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Traveling in Steampunk Times: The Good Roads Movement

Mapy of the Yellowstone Trail

The Yellowstone Trail, 1918, from https://en.wikipedia.org/wiki/Yellowstone_Trail


One of the most interesting things about writing in the steampunk genre is doing historical research. Real history is more than just boring names and dates and the doings of kings and presidents. It’s about the way that ordinary people lived and how their lives changed over time. My grandparents were born around the turn of the twentieth century, and how different things were then! In those days, indoor plumbing was a luxury and electric power was an innovation found only in major cities.

Travel is a major element in my books, so I’ve researched the history of various modes of transportation. In Victorian times, the horse-drawn carriage was still a major mode of transportation. The automobile was new on the scene, and transcontinental highways did not exist. The most efficient and convenient way to travel was by rail. Another staple of the steampunk genre is the airship, though that kind of travel didn’t actually become common until after 1910.

My novel Fidelio’s Automata and our two Ione D books both take place in the late Victorian Era or the Gilded Age as it was known in America. At the time, roads between cities were not much more than wagon trails. Fidelio and Ione both make journeys by automobile and encounter significant difficulties on the way.

In real life, the first cross-country highways in America were privately-run projects, starting in the early 1910’s. One of the most famous was the Yellowstone Trail, begun in 1912 by South Dakota businessmen to promote tourism from the East to Yellowstone National Park. Another factor was the newly invented bicycle, which required a smooth surface for riding. Cycling groups formed the core of the Good Roads Movement, which was instrumental in improving and extending many existing roads. Cyclists also lobbied state governments to allocate money to build new highways. New Jersey was one of the first to do so. In the 1890’s, gas-powered automobiles appeared, providing further impetus for the movement to spread to other states.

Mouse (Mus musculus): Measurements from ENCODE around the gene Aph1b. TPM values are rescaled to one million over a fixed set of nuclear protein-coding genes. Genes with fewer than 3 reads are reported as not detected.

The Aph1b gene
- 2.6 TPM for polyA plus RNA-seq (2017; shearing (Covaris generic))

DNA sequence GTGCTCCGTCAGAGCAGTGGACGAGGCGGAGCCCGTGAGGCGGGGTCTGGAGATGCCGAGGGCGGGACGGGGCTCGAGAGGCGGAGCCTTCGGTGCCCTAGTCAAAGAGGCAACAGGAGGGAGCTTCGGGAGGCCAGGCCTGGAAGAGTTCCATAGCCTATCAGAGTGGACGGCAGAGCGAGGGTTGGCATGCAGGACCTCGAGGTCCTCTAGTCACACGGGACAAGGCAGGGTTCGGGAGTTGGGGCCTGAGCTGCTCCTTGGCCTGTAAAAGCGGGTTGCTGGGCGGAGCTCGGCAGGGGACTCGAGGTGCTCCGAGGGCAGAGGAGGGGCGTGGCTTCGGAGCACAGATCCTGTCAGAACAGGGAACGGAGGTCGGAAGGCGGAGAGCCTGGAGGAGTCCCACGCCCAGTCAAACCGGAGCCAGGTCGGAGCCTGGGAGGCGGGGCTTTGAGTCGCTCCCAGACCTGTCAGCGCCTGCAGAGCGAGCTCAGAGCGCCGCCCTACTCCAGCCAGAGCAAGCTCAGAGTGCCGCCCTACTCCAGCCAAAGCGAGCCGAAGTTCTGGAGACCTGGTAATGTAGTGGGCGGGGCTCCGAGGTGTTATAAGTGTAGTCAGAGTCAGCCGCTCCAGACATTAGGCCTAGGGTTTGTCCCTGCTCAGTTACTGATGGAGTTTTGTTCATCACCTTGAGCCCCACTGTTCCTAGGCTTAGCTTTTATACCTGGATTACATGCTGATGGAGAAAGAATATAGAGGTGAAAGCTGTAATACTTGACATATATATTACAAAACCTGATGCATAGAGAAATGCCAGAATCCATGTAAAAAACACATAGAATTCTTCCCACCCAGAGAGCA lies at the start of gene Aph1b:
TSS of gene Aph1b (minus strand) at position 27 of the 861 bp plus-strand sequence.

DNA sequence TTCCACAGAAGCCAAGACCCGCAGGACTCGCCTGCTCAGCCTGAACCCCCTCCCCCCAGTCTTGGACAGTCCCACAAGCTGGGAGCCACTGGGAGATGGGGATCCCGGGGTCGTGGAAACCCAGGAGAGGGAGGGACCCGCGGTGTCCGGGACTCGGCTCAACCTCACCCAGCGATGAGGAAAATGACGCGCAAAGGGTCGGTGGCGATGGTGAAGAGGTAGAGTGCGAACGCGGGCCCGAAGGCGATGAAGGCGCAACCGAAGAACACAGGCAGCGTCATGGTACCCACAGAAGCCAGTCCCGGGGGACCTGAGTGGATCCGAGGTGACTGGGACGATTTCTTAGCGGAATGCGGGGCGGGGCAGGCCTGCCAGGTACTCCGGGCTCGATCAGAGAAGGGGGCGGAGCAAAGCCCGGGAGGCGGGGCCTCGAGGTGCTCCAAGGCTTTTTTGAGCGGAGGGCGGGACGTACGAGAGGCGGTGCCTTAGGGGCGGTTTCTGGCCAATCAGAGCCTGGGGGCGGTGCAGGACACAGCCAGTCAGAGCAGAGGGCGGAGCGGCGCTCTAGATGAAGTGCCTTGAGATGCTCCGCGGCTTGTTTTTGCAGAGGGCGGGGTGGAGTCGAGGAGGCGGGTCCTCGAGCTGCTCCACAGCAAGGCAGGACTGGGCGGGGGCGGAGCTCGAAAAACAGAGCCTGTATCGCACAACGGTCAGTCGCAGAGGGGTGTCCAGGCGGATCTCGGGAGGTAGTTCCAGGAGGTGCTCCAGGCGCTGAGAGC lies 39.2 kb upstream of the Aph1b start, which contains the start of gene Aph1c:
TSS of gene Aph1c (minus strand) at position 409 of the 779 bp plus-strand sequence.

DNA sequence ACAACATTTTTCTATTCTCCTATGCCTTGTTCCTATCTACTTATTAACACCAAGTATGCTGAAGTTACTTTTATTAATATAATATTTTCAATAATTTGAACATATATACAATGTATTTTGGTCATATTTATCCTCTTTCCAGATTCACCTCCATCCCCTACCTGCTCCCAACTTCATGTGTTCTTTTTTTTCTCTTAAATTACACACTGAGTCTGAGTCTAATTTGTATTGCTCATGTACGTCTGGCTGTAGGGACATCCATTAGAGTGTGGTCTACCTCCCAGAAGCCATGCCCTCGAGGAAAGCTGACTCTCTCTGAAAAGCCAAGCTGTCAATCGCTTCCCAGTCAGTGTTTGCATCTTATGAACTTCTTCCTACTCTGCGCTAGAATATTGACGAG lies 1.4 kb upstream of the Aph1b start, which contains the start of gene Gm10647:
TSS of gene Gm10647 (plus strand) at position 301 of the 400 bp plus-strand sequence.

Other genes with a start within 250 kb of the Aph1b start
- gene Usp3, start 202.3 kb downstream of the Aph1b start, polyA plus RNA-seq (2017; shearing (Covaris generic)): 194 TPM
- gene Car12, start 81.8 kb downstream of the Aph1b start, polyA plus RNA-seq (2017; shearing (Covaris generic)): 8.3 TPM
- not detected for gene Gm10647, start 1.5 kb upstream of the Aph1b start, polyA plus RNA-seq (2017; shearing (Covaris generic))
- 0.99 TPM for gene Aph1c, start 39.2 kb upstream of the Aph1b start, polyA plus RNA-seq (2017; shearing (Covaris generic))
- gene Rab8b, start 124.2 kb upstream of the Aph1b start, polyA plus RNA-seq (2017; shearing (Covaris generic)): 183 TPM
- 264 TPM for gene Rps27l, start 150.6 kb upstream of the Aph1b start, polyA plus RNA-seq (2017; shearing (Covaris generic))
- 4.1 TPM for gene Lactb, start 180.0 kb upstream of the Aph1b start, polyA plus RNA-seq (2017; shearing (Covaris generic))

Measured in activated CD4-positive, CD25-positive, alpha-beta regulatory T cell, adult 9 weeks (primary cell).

At the time, cross-country driving was still a major undertaking. Roads would turn into quagmires of mud, sand, and clay with every rainstorm. Major rivers such as the Missouri did not have bridges, requiring drivers to take a ferry across. Passes through mountainous areas could be particularly treacherous. In 1926, the US Highway System was created, a system of numbered cross-country roads. From then on the system was extended and improved, leading to the Interstate Highway System, begun in 1956. For those of us who grew up with the automobile, it’s difficult to imagine how different it was for the first hardy souls driving their horseless carriages in the early days of the twentieth century. Every journey was also an adventure.

Other references:

https://en.wikipedia.org/wiki/Horatio_Earle (Father of Good Roads)



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  1. As a kid I love to travel all over Arizona. Where have you car traveled?

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